5. Discussion

While the technical specifications vary across platforms, the greatest variation appears to lie in the docking process. The Victus and Catalys both employ an intuitive joystick system to guide the lowering of the laser head onto the ocular surface. The patients observed under these two systems have tolerated this step well without complaints. The LDV Z8 requires the laser head to be handheld, and gentle manual support of it on the eye during the laser treatment is also required, a process that may require a degree of sensitivity and experience on the surgeon’s part.

One major safety concern pertains to the changes in patients’ intraocular pressures over the duration of the procedure, with elevated pressures potentiating the risks for such complications as retinal ischemia, optic neuropathy, and glaucoma. The Catalys and Z8 both utilize a newer liquid interface compared to the curved applanation device employed by the Victus. As discussed previously, studies so far have shown that the IOP rise induced by the Catalys is lower than in the Victus but needs further evaluation in vivo. This may prove to be advantageous in providing a greater safety margin with regard to patients’ optic nerve health [50, 51]. Nevertheless, long-term follow-up studies will be needed to access whether there is a statistically significant difference. Preliminary data in our lab on the Z8 shows optimized real-time IOP of less than 36 mmHg (Comparison of intraocular pressure changes in Ziemer LDV femtosecond laser platforms with liquid or flat applanation interfaces, Williams et al., Asia-ARVO abstract 2015, 320–P30).

Compared to the Z8, the Victus and Catalys are more sizeable and less mobile. In smaller surgical suites where the laser has to be operated in a different room altogether, this would incur a larger footprint to transfer the patient. This extra step does not affect the overall surgical procedure and appears to be of minimal hassle to the patients. The final surgical steps following laser application can also be performed without the need to transfer the patient. Furthermore, given the relative sizes of the Victus and Catalys, FLACS using these two lasers can only be performed in a specified dedicated location, whereas the more compact Z8 can be mobilized to areas convenient for the surgeons and their patients.

Although the perceived benefits are promising, femtosecond lasers have yet to replace conventional surgery. A number of practical challenges pose a barrier, and these include the financial costs of the lasers [52, 53], the learning curve of surgeons [47, 54], and the lack of sufficient literature on the risk and safety profiles of the technology, owing to its infancy. To date, we could find less than five publications using PubMed in the English language literature in the last five years addressing risks and safety [5557].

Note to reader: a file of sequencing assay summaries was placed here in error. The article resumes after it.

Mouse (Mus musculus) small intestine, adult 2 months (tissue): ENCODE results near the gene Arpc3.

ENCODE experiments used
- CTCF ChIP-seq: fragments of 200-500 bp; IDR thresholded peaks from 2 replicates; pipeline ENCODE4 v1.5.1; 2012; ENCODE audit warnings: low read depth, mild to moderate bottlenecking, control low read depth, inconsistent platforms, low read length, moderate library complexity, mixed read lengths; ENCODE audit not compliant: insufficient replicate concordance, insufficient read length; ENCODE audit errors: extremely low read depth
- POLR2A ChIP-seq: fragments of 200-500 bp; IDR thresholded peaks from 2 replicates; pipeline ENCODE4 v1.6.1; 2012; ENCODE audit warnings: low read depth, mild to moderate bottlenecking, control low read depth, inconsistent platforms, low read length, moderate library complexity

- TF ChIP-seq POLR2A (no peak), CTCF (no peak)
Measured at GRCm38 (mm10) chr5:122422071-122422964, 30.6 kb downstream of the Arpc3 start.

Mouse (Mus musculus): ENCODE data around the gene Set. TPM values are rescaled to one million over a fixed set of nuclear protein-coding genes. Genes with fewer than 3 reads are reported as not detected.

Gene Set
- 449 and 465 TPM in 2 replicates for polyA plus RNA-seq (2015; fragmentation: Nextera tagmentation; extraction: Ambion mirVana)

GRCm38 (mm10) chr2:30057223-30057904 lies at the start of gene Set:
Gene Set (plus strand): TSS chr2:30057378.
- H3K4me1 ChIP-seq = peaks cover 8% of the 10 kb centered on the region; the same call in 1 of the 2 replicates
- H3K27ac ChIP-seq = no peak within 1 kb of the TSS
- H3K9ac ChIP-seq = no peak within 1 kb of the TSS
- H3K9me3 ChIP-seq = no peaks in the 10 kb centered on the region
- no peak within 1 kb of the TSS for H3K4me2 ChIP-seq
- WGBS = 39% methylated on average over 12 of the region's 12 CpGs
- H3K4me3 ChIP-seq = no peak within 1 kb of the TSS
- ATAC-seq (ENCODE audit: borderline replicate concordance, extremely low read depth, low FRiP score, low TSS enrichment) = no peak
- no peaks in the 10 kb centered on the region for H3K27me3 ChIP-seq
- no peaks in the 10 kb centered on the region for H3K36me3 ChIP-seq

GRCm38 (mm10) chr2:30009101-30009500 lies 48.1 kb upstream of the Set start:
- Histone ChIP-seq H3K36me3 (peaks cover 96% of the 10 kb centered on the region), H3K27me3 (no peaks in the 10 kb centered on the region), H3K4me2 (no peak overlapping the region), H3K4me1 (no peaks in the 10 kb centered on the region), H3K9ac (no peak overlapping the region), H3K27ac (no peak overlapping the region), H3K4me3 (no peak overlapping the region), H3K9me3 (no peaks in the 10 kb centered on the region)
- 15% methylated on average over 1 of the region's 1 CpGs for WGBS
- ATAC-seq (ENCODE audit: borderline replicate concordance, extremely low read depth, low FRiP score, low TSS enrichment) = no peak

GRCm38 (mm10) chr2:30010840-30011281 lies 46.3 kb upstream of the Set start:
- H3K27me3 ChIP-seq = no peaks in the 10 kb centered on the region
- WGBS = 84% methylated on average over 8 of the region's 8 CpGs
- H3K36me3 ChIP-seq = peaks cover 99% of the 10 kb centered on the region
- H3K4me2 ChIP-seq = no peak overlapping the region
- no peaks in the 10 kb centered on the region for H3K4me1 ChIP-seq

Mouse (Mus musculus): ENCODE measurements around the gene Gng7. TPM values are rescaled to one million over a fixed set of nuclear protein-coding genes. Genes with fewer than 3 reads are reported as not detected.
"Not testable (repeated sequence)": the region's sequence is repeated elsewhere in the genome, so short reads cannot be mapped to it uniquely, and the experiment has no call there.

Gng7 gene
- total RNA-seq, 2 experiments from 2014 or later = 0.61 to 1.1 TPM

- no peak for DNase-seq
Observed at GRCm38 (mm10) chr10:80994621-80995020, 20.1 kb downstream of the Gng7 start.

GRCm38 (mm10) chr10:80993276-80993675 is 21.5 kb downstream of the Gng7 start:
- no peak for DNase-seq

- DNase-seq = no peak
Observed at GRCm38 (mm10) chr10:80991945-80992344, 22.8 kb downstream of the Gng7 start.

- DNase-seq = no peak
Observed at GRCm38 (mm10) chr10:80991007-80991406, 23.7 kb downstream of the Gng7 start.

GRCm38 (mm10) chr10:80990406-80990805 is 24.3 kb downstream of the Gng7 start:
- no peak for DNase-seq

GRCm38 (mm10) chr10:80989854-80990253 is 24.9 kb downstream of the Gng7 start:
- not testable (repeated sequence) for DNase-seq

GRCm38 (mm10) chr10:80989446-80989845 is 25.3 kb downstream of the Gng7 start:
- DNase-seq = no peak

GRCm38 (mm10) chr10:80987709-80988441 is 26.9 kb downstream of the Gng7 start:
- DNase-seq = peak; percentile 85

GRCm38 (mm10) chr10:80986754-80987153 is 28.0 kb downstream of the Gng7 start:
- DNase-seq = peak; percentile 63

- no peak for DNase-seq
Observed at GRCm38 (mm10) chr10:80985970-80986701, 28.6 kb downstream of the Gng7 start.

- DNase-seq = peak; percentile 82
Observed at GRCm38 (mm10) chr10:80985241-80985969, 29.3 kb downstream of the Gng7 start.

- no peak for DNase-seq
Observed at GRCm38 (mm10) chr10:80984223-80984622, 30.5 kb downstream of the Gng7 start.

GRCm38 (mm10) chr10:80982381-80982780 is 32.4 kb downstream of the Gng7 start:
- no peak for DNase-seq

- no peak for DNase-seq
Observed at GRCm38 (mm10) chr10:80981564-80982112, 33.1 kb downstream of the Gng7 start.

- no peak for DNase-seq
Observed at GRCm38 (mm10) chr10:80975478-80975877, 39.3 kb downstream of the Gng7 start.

The average laser costs between $400,000 and $550,000 [53] to be acquired, excluding the service cost after the first year, which conventionally ranges from $40,000 to $50,000 per year [53]. The cost of the disposable interfaces ranges from $300 to $450 per eye [53]. The majority of cataract operations are state-funded/subsidized, and the IOLs used are typically monofocal implants. FLACS has been advocated as facilitating the use of premium IOL implants, where precise centration and positioning of the lens is a requisite for optimal visual improvement [911]. Aspheric IOLs, multifocal IOLs, and toric IOLs fall under this category, but, in the USA, premium lenses make up less than 15% of all IOL implants, according to a September 2011 survey of U.S. IOL surgeons by Market Scope, LLC [58]. As a result, surgeons and administrators will have to balance the financial investment in femtosecond lasers against the volume patients requesting to undergo FLACS. The costs, however, may decrease in the future, as competition amongst providers increase, as the demonstrated risks and benefits profiles become more established, and as patients become more aware of the technology [41].

In addition, an investment in FLACS training will be necessary. However, implementation of new technology and a new skill set should not replace basic surgery skills, as there may be instances where conversion to conventional practice is warranted. The concern regarding the “flattening of the learning curve” must be balanced against potential degradation of core skills [41].

So far studies have shown that the consistency and quality of anterior capsulotomies performed with femtosecond lasers have been superior to those of manual capsulorhexis [13, 47, 59, 60]; and FLACS was associated with reduced phacoemulsification time [13, 31, 61, 62] and energy [61], with an associated reduction in endothelial cell loss [62, 63]. Furthermore, the strength of the capsular bag following laser capsulotomy in porcine eyes with intact lens has also been shown to be higher than those with manual capsulorhexis performed [13, 31, 55, 61]. Nevertheless, Abell et al. [64] found that there were a statistically significant higher number of anterior capsulotomy tags in patients who underwent FLACS using the Catalys, compared to conventional surgery.

Other cross-platform parameters of relevant significance, but still lacking in scientific data, include the effects of suction loss during the procedure; the performance of lens cutting on different grades of cataracts; and the impact of corneal clarity on the laser’s penetration. How to manage these factors in large cohorts of patients is mandatory in order to establish the safety of this technology.

6. Conclusions

Femtosecond lasers will continue to improve and evolve in the future, but very little is still known about the mid-/long-term effects of their applications in cataract operations. Further laboratory studies, randomized controlled trials, and prospective and retrospective studies will be needed before femtosecond lasers gain stronger foothold in cataract surgery.

Conflict of Interests

G. P. Williams and J. S. Mehta have both received financial travel support from Ziemer.


TCR Eyesite is supported by National Research Foundation of Singapore-Funded Translational and Clinical Research Programme Grant NMRC/TCR/01020-SERI/2013. G. P. Williams’ SERI/SNEC fellowship is supported by a Dowager Eleanor Peel Trust Travelling Grant and a Royal College of Ophthalmology/Pfizer Ophthalmic Fellowship.